You’ve considered buying a home or you’ve started the process of purchasing property. In either scenario, you’ll come across a few misguided conceptions about buying a home. In rare instances, these assumptions can sway a buyer’s decision, so be sure to steer clear of the following myths:
1. Buying is Always Better Than Renting
You’ll hear older generations say Millennials and even Gen Xers are wasting their money on rent when they could’ve been putting it toward a home. Yet, as we detailed in a previous blog, the costs of a home go beyond the mortgage to:
- Insurance costs
- Much bigger home improvements
- Property taxes
Experts advise that if you can’t budget all of these expenses and still have money left over for savings, renting remains the more financially sound choice.
2. Real Estate is a Solid Growth Investment
This used to be true, but the housing crash essentially decimated this notion, putting many homeowners underwater with their mortgages. In a positive scenario, you end up breaking even, as far as value is concerned.
Rather, attitudes toward home-buying have shifted over the past decade. Homeownership is less of a financial investment and more of a move toward having a property for decades into the future. As a result, “starter homes” are becoming less popular, as first-time buyers opt for property that they’ll continue to live in for the next several decades.
3. Look for the Lowest Interest Rates
This isn’t to say that low interest is inherently bad. Rather, while market rates shift up and down, buyers can get caught in one of two traps:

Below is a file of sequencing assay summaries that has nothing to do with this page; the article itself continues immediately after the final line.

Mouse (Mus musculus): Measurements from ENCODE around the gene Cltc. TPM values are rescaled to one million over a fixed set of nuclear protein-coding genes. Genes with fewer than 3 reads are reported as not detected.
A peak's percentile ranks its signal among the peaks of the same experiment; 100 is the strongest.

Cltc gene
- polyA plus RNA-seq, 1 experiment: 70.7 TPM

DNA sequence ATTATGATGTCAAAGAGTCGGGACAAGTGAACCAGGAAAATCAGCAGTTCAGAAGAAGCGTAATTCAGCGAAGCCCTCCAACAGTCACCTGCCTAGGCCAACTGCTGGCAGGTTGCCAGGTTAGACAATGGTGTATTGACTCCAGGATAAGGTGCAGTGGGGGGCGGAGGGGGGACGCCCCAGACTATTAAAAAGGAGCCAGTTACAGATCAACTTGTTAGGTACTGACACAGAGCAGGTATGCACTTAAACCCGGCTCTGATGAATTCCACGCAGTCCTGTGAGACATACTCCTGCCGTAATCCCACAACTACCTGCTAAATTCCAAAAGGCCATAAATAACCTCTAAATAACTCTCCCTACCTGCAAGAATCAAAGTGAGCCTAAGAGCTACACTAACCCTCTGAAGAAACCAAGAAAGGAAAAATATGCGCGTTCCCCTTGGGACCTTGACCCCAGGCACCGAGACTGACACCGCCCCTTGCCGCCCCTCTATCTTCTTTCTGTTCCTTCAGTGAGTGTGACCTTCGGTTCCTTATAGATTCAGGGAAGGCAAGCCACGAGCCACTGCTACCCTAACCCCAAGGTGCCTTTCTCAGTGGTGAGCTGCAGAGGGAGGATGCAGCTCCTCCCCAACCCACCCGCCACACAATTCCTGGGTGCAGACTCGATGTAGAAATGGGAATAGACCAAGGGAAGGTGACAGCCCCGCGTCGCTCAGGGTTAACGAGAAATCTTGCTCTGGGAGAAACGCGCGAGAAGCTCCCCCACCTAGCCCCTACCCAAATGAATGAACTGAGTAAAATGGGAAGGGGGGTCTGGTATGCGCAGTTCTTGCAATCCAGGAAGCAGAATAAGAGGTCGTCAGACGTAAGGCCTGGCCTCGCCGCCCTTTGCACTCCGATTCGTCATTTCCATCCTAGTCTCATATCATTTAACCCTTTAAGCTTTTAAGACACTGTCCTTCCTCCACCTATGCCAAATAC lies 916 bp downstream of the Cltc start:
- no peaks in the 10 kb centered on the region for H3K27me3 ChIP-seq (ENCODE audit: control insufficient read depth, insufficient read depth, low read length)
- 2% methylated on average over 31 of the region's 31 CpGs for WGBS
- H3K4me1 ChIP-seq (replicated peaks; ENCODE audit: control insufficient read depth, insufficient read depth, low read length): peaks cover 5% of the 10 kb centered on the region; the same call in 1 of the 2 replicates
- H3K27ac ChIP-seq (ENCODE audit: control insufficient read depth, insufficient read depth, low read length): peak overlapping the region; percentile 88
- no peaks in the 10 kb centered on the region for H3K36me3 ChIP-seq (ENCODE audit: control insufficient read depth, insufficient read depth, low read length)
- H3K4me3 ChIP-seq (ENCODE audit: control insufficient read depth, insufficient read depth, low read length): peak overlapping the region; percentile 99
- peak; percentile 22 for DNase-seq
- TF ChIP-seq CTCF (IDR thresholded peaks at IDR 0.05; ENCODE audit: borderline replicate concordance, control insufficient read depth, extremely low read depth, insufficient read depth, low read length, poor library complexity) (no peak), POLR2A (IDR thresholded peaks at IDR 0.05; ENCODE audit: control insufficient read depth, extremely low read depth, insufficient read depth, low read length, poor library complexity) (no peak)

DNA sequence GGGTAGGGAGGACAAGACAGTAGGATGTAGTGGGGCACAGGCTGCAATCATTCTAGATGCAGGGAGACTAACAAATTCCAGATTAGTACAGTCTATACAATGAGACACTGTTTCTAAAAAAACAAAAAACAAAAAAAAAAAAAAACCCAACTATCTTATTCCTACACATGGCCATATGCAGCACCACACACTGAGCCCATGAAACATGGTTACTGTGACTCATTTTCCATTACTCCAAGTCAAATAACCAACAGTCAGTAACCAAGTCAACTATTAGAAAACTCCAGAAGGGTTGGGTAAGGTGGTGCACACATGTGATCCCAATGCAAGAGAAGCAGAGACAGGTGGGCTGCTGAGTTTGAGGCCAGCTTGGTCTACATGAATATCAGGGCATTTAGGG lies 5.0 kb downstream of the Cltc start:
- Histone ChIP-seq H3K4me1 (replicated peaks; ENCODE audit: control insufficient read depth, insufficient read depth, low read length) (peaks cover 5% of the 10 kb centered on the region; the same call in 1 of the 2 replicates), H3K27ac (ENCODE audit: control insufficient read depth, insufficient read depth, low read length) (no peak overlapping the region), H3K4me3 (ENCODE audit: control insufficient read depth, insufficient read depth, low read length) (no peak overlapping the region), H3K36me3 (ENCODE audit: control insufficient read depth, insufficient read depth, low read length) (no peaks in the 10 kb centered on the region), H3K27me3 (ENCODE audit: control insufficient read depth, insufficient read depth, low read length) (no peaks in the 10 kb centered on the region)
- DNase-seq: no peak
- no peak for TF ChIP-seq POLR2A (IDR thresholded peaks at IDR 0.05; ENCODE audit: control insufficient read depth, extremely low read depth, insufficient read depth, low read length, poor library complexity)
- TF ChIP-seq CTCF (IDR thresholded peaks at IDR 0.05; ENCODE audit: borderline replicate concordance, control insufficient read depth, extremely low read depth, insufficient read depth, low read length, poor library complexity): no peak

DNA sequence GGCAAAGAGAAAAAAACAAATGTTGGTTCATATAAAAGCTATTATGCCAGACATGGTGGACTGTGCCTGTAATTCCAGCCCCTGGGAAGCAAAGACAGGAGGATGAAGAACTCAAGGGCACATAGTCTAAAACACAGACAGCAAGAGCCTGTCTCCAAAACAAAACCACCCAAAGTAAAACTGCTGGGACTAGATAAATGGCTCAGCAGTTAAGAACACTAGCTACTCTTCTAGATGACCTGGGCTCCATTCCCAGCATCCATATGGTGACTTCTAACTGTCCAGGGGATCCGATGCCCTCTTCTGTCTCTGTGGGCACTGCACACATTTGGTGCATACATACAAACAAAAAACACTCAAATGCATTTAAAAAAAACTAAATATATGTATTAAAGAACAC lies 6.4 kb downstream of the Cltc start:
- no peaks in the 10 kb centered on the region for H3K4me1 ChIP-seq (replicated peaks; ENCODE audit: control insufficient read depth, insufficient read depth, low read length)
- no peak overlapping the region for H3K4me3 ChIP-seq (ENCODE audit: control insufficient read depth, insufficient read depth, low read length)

- They get sucked into an adjustable-rate mortgage because of its lower-than-average teaser rates. Later, they get stuck with a growing payment that’s no longer affordable.
- They chase the market and pass up perfectly good home-buying opportunities in the process.
4. You Need a 20% Down-Payment
This factor continues to be a constant for many conventional loans. Yet, these types of loan programs aren’t the only financing options out there. More and more buyers find themselves eligible for FHA, VA and USDA programs. Out of these options, you may only have to pay a three-percent down-payment on an FHA loan, if you have good credit, and VA loans offer no-down-payment, low-cost financing for veterans and their spouses.
5. Your Income Determines Your Mortgage
Although this is partially true, lenders care more about your debt-to-income ratio. Ideally, your mortgage payment should be under 40 percent of your monthly take-home income. As a result, you could be bringing in a bunch of cash per month, only to be turned away or redirected to a smaller loan if your expenses eat up too much of your income.
When you’re thinking about purchasing property, consider a custom-built home through By Carrier. To learn more about our communities, contact us today.